By missing the May payment, Walker will incur about $1.1 million in additional interest fees between 2015 and 2017. The $108 million debt will continue to live on the books; Walker’s budget proposal for 2015-2017 will pay down no more than about $18 million of the principal.
“This latest accounting gimmick kicks the can further down the road and will end up costing taxpayers millions more,” State Sen. Jennifer Shilling (D) said in a press release yesterday.
Democrats have been pressuring Walker to address the estimated $283 million shortfall with an emergency budget bill, but he has resisted so far. Restructuring this kind of debt does not require legislative sign-off. Walker may also be forced to make emergency government spending cuts in the next four months to make ends meet.
In March last year, Walker signed a $541 million tax cut for both families and businesses. At that point, Wisconsin was facing a $1 billion budget surplus through June 2015, the Journal Sentinel reported.
By November last year, the administration was estimating a $132 million shortfall. In January, the non-partisan Legislative Fiscal Bureau pegged it at $283 million. The Bureau, which does research for the Wisconsin Legislature, explained that tax collections were $173 million worse than the administration’s own estimates in November.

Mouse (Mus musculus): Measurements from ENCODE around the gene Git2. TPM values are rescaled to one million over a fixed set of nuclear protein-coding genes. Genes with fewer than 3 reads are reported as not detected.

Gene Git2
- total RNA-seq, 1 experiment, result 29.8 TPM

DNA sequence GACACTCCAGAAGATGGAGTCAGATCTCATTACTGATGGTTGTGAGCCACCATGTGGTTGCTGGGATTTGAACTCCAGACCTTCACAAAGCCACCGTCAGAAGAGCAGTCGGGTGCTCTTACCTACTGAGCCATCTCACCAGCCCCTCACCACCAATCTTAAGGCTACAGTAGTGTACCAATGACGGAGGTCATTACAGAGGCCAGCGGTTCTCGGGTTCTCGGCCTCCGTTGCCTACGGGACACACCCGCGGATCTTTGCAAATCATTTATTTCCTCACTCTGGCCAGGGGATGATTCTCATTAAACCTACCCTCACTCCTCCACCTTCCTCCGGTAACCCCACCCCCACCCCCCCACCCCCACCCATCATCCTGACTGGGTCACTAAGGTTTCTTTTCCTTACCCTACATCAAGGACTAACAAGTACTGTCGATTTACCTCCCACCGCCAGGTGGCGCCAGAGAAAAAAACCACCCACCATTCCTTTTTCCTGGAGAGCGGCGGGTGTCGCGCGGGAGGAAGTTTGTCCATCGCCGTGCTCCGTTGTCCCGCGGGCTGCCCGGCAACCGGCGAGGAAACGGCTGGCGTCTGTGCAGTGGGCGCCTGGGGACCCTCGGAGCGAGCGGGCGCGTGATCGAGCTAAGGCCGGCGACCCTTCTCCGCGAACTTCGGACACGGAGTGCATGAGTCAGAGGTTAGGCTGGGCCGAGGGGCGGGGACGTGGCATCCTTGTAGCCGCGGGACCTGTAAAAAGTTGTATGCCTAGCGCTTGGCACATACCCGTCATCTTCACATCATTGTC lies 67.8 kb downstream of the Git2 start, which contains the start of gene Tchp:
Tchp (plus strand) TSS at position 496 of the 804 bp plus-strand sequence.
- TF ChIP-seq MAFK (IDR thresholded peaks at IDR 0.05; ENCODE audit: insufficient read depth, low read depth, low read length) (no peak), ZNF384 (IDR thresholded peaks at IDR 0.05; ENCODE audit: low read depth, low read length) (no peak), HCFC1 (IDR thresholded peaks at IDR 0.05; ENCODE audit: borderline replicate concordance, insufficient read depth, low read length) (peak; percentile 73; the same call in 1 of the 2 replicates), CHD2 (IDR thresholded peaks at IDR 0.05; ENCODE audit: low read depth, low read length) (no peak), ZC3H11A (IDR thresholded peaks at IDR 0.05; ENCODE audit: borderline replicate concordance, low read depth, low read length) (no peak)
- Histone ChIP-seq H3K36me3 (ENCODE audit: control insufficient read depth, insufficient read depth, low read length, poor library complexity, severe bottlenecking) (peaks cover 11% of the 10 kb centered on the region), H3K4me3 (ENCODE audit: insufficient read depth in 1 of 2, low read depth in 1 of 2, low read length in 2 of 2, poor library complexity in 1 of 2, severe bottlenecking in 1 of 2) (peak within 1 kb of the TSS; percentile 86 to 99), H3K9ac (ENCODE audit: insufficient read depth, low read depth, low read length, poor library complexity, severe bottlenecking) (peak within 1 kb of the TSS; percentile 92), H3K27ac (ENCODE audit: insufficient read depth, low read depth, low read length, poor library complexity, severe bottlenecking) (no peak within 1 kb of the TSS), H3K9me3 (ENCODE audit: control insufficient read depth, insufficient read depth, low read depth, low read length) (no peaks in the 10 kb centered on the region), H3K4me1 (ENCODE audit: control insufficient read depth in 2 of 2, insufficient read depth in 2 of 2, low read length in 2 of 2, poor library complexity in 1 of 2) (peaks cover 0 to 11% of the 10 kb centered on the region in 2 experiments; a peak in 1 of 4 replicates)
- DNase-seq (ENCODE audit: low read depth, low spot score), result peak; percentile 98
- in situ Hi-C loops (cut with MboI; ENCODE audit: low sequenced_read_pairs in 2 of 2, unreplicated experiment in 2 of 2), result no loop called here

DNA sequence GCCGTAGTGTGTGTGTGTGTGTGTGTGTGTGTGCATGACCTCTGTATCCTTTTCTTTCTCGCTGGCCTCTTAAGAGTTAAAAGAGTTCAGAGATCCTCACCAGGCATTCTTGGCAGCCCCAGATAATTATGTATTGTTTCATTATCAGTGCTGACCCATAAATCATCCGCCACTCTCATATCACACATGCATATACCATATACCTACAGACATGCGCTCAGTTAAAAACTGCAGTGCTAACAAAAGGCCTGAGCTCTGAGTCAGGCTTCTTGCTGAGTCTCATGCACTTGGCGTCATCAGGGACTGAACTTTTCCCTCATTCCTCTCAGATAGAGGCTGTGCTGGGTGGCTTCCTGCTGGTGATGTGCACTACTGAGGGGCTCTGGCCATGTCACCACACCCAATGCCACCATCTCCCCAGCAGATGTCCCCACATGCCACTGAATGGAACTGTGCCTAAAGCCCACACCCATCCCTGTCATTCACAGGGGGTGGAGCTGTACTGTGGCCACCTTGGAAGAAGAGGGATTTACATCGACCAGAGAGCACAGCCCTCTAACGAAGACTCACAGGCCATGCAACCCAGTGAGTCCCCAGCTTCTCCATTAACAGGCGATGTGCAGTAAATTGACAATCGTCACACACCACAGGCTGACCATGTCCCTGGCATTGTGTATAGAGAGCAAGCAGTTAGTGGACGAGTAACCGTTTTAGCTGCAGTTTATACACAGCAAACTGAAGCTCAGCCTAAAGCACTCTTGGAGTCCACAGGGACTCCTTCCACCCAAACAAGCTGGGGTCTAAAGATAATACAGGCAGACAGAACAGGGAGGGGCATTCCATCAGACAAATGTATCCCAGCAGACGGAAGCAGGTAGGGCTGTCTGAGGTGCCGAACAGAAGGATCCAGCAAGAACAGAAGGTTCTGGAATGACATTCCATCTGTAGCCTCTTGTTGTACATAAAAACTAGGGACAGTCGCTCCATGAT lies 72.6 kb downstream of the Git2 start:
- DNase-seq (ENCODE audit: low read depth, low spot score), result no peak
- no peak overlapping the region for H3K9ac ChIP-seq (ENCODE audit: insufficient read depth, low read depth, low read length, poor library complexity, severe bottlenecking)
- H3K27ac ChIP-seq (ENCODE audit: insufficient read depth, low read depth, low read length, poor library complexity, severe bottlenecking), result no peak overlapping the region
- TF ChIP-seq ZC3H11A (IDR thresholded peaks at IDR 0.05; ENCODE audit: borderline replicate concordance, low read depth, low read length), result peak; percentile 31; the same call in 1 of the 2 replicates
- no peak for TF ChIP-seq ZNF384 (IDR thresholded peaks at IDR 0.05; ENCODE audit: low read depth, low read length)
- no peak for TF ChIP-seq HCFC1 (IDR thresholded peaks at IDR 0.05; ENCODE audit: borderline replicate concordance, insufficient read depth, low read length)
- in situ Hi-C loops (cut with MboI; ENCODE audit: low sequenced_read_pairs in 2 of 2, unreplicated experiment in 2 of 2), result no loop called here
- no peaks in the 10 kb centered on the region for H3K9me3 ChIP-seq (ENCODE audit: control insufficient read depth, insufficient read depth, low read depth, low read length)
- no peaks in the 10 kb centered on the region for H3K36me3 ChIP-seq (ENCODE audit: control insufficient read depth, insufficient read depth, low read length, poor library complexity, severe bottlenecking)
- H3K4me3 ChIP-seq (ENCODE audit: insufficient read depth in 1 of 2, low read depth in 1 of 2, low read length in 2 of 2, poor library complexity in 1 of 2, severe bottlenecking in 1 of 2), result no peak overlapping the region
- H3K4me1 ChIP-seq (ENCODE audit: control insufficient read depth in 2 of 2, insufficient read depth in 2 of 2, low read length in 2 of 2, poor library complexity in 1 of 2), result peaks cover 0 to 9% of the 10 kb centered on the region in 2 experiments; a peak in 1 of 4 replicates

The Walker administration argues that pushing off the debt payment is a smart financial move. “The State is taking advantage of unusually strong, favorable short-term interest rates for these notes,” spokesperson Cullen Werwie wrote in an e-mail.
Looking ahead, the administration also faces a $2 billion gap between what Wisconsin agencies have requested in their budgets over the next two years, and Wisconsin’s projected revenues. His budget proposal for 2015-2017, released earlier this month, includes a controversial $300 million cut to the University of Wisconsin System.
Walker has bragged that he has approved $2 billion in tax cuts since he took office in 2011. The Legislative Fiscal Bureau told PolitiFact in March that the claim is accurate.